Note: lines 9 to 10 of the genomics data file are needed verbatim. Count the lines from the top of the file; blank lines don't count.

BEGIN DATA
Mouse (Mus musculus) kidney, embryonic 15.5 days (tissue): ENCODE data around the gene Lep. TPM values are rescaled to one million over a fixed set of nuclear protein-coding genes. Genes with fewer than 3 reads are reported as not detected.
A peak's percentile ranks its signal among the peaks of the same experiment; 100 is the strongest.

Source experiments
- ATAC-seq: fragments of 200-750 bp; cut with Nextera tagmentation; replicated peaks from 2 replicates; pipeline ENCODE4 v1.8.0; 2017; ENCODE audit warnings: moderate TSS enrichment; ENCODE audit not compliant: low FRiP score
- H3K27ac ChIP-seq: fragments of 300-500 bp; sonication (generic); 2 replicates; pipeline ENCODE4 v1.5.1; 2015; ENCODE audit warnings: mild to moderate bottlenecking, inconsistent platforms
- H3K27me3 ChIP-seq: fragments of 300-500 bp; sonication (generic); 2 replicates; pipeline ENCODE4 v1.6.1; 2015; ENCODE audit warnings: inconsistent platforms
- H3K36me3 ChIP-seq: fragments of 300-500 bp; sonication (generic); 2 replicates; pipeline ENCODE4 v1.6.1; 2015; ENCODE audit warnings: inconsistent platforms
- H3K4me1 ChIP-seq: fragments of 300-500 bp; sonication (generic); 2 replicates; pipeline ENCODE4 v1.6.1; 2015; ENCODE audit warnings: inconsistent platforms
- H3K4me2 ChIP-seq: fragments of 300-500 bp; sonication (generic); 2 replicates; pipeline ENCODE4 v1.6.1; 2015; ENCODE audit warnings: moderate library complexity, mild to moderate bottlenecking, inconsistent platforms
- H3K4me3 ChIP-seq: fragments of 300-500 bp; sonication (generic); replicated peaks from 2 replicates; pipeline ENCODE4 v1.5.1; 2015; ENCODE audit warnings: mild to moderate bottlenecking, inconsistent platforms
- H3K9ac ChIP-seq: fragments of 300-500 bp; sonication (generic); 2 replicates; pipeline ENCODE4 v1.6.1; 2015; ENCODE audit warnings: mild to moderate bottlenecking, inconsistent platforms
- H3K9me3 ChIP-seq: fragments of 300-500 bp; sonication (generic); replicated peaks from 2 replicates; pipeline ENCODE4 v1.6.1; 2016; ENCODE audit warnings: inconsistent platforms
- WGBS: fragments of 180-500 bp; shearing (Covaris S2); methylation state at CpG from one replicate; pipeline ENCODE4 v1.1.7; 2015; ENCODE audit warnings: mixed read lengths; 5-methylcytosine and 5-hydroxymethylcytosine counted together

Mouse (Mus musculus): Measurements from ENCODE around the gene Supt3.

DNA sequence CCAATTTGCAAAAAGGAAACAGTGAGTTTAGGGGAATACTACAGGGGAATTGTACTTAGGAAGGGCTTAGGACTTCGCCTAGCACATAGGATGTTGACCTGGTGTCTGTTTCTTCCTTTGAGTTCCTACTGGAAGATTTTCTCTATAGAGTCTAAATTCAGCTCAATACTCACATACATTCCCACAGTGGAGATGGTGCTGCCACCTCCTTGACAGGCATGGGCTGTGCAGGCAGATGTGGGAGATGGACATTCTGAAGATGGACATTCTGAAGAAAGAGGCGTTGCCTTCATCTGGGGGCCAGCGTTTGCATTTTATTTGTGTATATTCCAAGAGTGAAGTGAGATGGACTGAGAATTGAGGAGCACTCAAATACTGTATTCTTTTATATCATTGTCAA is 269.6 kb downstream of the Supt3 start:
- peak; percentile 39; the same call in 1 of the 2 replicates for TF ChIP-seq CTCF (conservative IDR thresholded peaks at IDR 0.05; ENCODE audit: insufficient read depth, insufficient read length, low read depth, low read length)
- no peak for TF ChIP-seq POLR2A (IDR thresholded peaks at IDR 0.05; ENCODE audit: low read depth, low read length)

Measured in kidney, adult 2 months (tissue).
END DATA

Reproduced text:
- H3K4me2 ChIP-seq: fragments of 300-500 bp; sonication (generic); 2 replicates; pipeline ENCODE4 v1.6.1; 2015; ENCODE audit warnings: moderate library complexity, mild to moderate bottlenecking, inconsistent platforms
- H3K4me3 ChIP-seq: fragments of 300-500 bp; sonication (generic); replicated peaks from 2 replicates; pipeline ENCODE4 v1.5.1; 2015; ENCODE audit warnings: mild to moderate bottlenecking, inconsistent platforms